When answering another person’s comments, instead of saying just yes or no, we can respond with certain phrases that express our feelings towards the response we give. For example:
When we are fairly sure of our response to what someone else has said, we can use “think”:
“Will the report be finished on time?” “I think so.”
“Won’t Mary be coming with us?” “I don’t think so.”
Some may find these two words confusing, but they’re simple to separate.
Long or length refers to a measurement of something from end to end or from top to bottom or from beginning to end. Length is one of three dimensions
The car is three meters long.
My wife gave me a really long list of things to buy at the supermarket.
I had to wait a long time to get to see the movie.
In romantic relationships, there are different names for the people in them depending on how close they are:
Boyfriend and girlfriend are those whose relationships are still shiny and new. Once people recognize them as “going out”, the two become a couple, and stay that way until they break up.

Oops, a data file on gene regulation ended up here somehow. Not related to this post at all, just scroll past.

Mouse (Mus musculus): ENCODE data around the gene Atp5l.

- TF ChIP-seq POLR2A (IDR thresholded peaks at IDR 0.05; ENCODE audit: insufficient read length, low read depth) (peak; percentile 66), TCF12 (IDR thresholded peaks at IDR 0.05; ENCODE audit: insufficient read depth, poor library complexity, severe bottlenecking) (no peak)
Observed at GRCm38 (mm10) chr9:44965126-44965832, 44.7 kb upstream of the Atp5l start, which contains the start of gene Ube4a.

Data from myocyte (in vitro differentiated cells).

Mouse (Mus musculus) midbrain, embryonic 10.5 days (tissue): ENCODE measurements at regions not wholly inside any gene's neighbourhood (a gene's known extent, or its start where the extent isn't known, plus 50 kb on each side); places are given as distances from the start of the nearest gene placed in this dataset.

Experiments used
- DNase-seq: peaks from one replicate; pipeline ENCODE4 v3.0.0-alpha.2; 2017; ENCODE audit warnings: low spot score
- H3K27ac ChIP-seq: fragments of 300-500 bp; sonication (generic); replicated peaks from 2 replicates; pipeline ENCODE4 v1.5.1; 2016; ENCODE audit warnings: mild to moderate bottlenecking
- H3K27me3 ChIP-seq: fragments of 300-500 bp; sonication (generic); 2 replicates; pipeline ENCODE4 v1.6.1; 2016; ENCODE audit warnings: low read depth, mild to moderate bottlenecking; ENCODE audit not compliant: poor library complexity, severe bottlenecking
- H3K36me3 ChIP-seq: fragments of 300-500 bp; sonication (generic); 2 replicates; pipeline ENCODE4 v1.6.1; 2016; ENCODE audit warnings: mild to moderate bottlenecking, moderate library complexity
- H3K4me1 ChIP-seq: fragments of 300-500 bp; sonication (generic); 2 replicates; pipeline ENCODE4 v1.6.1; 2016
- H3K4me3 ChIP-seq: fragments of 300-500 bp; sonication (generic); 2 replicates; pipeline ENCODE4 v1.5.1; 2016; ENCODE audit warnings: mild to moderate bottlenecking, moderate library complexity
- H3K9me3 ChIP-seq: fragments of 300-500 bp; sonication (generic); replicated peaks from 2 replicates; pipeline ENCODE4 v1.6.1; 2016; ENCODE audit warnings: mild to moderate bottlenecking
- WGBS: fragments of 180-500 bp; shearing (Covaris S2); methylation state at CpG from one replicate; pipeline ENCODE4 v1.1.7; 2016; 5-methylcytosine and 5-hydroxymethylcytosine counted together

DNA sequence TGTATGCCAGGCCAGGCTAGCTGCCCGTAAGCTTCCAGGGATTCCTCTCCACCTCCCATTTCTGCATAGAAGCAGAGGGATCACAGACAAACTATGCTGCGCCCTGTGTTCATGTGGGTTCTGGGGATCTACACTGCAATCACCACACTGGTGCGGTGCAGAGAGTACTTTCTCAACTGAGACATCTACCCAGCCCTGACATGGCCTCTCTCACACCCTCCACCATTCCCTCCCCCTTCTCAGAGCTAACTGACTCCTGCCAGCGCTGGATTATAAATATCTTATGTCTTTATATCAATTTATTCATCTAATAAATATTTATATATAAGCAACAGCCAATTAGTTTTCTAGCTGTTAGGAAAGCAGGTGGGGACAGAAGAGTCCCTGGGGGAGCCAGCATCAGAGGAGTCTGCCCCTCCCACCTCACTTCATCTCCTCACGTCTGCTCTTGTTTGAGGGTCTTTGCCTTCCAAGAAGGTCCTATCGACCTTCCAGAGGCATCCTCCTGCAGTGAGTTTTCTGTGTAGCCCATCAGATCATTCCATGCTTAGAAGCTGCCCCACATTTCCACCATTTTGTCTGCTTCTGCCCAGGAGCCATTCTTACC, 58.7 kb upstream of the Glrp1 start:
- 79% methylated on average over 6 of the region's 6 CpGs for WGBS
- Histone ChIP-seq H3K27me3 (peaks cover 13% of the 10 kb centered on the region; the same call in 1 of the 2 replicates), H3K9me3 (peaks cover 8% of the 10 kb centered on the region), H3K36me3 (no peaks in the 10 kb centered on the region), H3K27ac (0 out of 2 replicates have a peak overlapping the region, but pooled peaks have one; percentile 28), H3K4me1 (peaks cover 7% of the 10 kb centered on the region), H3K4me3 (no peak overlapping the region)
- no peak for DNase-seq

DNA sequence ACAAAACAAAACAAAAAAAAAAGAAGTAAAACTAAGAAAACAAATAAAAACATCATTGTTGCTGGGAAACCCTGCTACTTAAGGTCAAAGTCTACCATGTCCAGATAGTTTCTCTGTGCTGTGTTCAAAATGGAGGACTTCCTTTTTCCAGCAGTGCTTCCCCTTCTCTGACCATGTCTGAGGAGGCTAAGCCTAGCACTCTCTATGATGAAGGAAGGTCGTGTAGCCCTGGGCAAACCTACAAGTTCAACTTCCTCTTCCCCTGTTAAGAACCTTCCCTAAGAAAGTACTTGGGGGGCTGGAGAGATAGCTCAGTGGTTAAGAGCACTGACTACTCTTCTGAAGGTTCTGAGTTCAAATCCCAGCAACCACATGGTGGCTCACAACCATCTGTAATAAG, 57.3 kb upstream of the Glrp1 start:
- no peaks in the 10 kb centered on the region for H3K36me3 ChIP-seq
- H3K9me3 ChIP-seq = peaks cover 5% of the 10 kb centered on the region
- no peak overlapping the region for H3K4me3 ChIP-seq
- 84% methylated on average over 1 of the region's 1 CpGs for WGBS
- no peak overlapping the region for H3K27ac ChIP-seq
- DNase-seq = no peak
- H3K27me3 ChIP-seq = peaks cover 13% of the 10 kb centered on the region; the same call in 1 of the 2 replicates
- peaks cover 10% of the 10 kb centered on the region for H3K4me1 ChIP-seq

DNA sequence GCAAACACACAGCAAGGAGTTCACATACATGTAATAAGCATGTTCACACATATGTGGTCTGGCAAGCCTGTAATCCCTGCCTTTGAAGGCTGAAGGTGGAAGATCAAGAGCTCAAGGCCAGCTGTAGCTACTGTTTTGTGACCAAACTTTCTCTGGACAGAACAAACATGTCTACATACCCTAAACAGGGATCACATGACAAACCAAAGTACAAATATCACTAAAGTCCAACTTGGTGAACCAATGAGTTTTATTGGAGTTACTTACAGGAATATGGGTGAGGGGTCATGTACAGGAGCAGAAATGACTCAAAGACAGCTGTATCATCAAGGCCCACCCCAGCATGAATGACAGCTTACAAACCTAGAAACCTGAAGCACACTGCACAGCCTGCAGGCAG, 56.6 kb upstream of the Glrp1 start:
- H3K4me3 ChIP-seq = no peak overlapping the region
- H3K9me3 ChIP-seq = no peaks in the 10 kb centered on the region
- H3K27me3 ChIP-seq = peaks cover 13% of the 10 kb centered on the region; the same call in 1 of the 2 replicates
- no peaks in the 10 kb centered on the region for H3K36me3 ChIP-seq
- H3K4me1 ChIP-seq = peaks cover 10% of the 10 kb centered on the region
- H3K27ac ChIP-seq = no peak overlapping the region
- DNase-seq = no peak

Then, if the relationship grows closer, but they don’t have a formal ceremony, they become partners, and usually refer to the other person as “my partner” or “my significant other”.
“A lot of” or “lots of” can be used to substitute “much” or “many”. It marks a large, unidentified amount.
She has many/a lot of ‘friends’, but only a few close friends.
I don’t have much/lots of money on me—I’d better go to the bank.
“A lot” or “lots” can also be an adverb, but without the ‘of’!
These words are confusing because “sensible” is a false friend.
– Sensitive means that a thing or person notices every little thing; it can also mean a person is emotionally fragile, and starts crying very easily.
– Sensible describes something that is reasonable and logical.
We all know that “¿Cómo está él?” means “How is he?”. Here, we’re asking about his current state or emotion, if he’s well, sick, happy, sad, etc.
But the question “¿Cómo es él?” would also seem to be “How is he?”. Obviously, they both can’t be the same question, and they aren’t—we have two set questions to express those ideas:
These are two very confusing verbs, because they’re both “decir” in Spanish.
One easy trick to know when to use which one is by knowing what follows each verb.
Say is usually followed by the words spoken.
The person they’re spoken to may be mentioned optionally after “to”